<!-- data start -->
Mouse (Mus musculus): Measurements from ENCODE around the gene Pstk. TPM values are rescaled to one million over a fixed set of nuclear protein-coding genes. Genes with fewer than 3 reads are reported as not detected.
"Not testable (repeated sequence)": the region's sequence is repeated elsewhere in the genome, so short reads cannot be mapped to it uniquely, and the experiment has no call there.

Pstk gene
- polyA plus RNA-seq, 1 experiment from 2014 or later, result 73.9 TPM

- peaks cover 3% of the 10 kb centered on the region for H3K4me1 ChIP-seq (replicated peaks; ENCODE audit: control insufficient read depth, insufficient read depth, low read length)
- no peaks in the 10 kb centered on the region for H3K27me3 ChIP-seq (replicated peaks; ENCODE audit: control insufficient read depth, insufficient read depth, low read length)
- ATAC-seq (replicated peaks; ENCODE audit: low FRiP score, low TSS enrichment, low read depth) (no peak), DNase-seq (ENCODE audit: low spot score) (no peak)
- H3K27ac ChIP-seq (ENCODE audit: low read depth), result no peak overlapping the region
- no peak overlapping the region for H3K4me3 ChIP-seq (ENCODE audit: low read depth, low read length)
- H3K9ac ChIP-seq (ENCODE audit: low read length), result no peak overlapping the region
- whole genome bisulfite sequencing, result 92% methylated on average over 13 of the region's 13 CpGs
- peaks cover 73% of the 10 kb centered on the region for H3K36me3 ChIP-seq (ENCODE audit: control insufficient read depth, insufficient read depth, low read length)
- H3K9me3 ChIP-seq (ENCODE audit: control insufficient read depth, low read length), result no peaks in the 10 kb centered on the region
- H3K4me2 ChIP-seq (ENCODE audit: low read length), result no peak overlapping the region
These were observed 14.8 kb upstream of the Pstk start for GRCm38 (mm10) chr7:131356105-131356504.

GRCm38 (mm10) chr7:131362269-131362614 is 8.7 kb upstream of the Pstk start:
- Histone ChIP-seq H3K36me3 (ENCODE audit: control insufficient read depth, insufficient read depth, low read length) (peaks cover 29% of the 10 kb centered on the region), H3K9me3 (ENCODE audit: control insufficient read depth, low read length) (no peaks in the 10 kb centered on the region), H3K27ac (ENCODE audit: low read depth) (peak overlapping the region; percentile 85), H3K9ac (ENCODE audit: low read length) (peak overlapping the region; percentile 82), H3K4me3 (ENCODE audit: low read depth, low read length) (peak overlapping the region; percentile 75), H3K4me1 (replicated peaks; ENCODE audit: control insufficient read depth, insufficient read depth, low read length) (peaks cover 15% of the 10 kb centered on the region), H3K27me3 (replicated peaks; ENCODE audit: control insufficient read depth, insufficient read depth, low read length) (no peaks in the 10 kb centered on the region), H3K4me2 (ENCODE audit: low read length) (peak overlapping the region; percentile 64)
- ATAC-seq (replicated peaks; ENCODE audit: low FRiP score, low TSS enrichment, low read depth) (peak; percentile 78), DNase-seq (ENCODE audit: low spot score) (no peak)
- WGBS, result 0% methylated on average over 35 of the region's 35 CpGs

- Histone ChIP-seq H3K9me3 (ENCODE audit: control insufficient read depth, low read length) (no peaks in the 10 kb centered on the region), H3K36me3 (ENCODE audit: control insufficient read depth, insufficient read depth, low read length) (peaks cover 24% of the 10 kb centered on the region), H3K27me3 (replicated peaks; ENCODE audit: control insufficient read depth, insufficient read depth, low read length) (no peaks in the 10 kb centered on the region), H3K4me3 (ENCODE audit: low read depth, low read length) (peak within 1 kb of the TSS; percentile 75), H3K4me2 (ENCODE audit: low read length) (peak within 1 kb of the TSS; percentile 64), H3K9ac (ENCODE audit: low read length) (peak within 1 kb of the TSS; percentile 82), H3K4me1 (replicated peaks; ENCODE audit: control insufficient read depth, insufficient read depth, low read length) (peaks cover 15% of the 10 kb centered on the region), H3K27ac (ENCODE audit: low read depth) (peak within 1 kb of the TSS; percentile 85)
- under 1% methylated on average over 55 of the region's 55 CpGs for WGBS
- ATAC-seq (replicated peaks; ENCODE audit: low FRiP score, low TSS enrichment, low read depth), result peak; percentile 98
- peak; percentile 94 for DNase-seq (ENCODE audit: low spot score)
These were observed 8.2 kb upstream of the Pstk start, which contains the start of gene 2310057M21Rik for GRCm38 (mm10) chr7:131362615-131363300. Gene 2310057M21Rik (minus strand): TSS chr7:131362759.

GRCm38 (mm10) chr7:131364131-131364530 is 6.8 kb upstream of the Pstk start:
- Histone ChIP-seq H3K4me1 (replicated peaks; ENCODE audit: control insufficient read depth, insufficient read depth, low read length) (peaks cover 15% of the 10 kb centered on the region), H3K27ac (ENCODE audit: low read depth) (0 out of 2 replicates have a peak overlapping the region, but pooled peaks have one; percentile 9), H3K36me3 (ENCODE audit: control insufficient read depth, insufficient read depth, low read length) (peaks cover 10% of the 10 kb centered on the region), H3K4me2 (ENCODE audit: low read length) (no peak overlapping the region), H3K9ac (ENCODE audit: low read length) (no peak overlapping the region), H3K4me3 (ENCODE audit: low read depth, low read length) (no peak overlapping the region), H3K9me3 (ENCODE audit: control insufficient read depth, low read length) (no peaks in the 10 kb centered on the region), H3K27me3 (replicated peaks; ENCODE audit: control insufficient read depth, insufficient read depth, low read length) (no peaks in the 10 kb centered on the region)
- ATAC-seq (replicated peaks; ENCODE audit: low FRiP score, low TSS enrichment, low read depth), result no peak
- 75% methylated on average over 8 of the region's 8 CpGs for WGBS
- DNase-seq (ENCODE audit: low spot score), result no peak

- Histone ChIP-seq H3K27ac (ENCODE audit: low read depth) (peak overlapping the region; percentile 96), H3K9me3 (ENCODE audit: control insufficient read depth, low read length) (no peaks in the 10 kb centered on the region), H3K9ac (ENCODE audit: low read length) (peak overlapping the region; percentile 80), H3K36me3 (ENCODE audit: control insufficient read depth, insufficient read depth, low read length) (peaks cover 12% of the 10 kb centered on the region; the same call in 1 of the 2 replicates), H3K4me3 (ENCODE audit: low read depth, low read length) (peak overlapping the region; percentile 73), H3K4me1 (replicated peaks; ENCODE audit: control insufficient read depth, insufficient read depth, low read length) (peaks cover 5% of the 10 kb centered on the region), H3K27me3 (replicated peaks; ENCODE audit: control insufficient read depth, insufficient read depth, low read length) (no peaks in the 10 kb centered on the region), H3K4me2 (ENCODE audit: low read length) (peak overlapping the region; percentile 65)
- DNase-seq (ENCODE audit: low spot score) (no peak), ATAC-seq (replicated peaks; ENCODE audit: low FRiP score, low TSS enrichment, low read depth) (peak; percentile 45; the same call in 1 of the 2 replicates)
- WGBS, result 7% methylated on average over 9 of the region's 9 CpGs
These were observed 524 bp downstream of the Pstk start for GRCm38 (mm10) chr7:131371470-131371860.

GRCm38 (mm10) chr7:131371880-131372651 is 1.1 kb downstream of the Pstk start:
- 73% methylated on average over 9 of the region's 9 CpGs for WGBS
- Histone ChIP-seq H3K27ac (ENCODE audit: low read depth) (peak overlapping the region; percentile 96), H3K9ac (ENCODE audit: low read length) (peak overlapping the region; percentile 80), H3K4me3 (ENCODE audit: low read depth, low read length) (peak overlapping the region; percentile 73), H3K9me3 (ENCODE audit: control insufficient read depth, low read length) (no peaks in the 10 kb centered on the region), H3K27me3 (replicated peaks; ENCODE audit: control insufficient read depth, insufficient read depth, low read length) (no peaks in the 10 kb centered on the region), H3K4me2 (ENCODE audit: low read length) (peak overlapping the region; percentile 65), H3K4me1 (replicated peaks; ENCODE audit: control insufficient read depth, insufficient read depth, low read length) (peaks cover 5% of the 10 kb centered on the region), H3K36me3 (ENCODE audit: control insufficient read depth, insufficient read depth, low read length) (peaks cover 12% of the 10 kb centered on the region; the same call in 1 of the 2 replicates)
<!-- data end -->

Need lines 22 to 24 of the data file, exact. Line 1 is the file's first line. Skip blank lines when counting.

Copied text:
- ATAC-seq (replicated peaks; ENCODE audit: low FRiP score, low TSS enrichment, low read depth), result peak; percentile 98
- peak; percentile 94 for DNase-seq (ENCODE audit: low spot score)
These were observed 8.2 kb upstream of the Pstk start, which contains the start of gene 2310057M21Rik for GRCm38 (mm10) chr7:131362615-131363300. Gene 2310057M21Rik (minus strand): TSS chr7:131362759.